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Donovan

Donovan

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Posted Sun 24 Feb 2019 6:27 PM
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Hello - sending this email to get advice on how to substantiate this story regarding Jeremiah Donovan being taken from Ireland and pressed into service. Jeremiah is my 4 x maternal great grandfather.

Jeremiah Donovan - born 1785 - Cork, Cork County, Ireland

Source – Book Early Settlers of Ingonish, Nova Scotia, Canada – Lark Blackburn Szick
This Donovan family came from Ireland, settled in Eel Cove, NS before coming to Ingonish, Nova Scotia. The earliest information we have on this family is of Jeremiah Donovan (above), a young conscript who was taken from his native land Cork, Cork County, Ireland. He was pressed into service on a man of war by British sailors. Among those gathered by the shore were Patrick Curtis and also John Robinson, possible a young McGean. It seems that these three men knew each other in Ireland and when they reached Sydney Harbour, Nova Scotia they decided to jump ship, since they might never get a better chance to escape. They made there way along the coast toward North Sydney, Sydney Mines and later arriving in St. Ann’s, where these conscripts settled for a time before moving to Ingonish.
Second book notes. Unknown author.
Numerous family stories in Ingonish recount tales of individuals deserting from the British navy or army. In 1983 Blanche Bates Shea (1886-1983), who was 96 years old and who “had a remarkably alert mind and memory,” recalled the story of her husband Andrew Shea’s grandfather, Jeremiah Donovan, who had “scars of British whips on his back.” Pressed into the British navy, Jeremiah Donovan deserted and eventually settled in Ingonish

Any direction or help would be appreciated. Thanks in advance!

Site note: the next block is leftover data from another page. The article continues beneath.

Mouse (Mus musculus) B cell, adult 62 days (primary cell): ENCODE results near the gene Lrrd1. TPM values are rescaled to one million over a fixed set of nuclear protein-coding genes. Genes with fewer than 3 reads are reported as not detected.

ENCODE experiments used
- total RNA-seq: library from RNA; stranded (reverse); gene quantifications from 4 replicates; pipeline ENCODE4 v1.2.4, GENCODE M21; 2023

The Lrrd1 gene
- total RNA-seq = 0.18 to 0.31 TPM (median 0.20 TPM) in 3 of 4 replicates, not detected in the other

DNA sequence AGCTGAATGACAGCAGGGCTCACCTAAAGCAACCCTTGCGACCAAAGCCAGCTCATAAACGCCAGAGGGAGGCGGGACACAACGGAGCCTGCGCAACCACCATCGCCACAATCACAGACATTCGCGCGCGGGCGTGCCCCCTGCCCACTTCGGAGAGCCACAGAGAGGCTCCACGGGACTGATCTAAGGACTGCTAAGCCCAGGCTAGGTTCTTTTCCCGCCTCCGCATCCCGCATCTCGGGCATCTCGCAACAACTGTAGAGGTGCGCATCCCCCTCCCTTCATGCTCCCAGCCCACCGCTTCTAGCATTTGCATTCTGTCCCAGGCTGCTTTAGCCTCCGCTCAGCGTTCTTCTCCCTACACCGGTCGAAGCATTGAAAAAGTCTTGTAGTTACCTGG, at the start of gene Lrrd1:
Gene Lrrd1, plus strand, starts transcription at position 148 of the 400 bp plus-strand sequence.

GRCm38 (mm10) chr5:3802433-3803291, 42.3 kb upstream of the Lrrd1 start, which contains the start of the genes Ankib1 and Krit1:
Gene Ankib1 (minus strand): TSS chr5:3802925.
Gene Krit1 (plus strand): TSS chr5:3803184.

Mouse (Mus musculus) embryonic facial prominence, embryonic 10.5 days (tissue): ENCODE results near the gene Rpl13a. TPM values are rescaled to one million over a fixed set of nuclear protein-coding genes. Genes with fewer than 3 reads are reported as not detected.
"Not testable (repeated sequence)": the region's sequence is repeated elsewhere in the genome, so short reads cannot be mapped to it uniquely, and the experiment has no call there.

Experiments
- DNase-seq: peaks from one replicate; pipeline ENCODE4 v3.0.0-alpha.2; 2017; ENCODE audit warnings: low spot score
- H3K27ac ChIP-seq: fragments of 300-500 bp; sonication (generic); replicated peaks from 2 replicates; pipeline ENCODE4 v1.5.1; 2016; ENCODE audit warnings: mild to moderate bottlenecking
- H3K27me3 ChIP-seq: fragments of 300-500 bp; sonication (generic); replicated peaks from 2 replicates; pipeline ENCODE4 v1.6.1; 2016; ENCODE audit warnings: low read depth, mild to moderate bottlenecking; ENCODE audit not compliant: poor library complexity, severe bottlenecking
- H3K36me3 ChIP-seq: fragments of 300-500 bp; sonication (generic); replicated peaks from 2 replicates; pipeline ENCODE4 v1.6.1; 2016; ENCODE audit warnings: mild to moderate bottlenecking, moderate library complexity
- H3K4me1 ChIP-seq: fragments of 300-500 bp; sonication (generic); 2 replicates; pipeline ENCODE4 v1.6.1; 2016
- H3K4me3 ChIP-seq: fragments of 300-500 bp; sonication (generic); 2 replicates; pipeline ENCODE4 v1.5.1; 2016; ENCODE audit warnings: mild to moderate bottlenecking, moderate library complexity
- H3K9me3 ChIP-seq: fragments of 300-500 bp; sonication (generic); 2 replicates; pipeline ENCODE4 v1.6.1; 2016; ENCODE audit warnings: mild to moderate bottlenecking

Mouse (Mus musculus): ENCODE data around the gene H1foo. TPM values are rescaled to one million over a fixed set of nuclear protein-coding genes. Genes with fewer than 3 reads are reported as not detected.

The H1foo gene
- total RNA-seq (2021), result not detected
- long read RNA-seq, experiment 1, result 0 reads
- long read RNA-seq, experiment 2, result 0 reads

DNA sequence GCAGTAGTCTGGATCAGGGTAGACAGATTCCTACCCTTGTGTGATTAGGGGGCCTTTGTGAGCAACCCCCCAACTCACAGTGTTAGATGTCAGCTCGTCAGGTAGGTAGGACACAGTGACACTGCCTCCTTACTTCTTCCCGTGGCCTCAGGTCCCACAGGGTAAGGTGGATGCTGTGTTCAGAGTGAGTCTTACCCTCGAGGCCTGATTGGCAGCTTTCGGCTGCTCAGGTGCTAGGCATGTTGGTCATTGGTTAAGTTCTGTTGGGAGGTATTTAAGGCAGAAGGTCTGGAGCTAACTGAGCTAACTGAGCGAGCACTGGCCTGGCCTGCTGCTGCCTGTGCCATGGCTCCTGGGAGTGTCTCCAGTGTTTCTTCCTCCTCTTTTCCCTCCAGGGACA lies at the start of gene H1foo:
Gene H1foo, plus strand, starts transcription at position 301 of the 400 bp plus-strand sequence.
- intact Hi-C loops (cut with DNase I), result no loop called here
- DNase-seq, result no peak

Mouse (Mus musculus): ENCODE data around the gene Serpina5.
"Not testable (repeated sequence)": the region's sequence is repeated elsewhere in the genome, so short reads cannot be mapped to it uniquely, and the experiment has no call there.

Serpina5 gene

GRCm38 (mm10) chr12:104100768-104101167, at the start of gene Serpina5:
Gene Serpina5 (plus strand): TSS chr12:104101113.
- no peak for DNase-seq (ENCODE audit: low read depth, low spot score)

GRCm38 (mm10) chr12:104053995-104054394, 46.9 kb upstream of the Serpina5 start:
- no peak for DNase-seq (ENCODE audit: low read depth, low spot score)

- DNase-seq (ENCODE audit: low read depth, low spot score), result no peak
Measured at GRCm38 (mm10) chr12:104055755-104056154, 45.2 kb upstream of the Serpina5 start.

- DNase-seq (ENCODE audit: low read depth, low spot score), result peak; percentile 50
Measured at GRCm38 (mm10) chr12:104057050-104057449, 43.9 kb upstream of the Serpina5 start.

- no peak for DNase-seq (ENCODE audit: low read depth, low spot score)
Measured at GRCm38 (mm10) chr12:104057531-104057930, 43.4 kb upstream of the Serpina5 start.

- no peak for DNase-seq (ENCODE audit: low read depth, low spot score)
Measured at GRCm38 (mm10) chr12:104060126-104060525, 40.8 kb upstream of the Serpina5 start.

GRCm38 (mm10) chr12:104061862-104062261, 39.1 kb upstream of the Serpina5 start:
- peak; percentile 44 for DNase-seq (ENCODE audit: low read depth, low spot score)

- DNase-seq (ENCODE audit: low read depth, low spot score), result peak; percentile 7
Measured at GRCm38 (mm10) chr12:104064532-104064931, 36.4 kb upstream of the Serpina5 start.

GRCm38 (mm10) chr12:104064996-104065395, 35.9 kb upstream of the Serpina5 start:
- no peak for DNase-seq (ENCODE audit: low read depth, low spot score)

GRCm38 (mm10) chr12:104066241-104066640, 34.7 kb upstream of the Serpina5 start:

Peggy Thompson
Antigonish, Nova Scotia
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Posted Sun 24 Feb 2019 7:29 PM
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Hi Peggy,

Great that you've found your way to our community. Validating and verifying family lore, even if written down in books, can be a bit of a headache. The writer may have written down the story exactly as told, but the teller was perhaps not truthful, or may have forgotten details. Or the writer may have left out crucial details, or embellished the story.

One of the things that strikes me about the story is that the name of the ship isn't mentioned. A generic "man o war" from the British Navy. It is entirely possible Jeremiah was pressed into service of course, it was a very common practice. And the name may simply have been lost over time, or Jeremiah may have thought it was better to not mention it.

Two of the sources you can research further are the Ship's Musters and the Ship's Pay Books. These can be found in the National Archives in the UK. A quick search I did on Jeremiah Donovan with a birth year of 1785 did not throw up anything, but that doesn't mean he wasn't there of course. Even musters weren't all that accurate, although Pay Books were supposed to be at least a bit more accurate as they were a register of (part of) the ship's finances. Sometimes, if you're lucky enough to find an ancestor in the ship's musters, it will have some wonderful details about the way they looked (a physical description), others only mention name and maybe a place and date of birth.

A quick search through the Cork records doesn't throw up an exact Jeremiah Donovan in 1785, but of course that can be off by a few years here or there. I'd advise you to do a broad sweep with 5 or even 10 years on either side of 1785 and pay special attention to those without death dates.

I hope these two sources at least give you somewhere to look further and another angle may be the British Navy ships that were docked in Sydney, maybe 15-20 years after his birth date, and any local historic police registers. Jumping ship was not without risk and you could become a wanted man by doing so!

Hopefully some of our experts will also be able to jump in with some tips as to where you could expand your search to.

Warm regards,
Cornelia

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Posted Mon 25 Feb 2019 12:53 AM
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Thank you, Cornelia!
I appreciate your response. I too have been searching on ancestry for him but to date have not found anything official in Ireland other than mention of him in member trees which also note a similar story. I will research the two you suggested.
Thanks again for your attention to my enquiry.
Regards, Peggy Thompson

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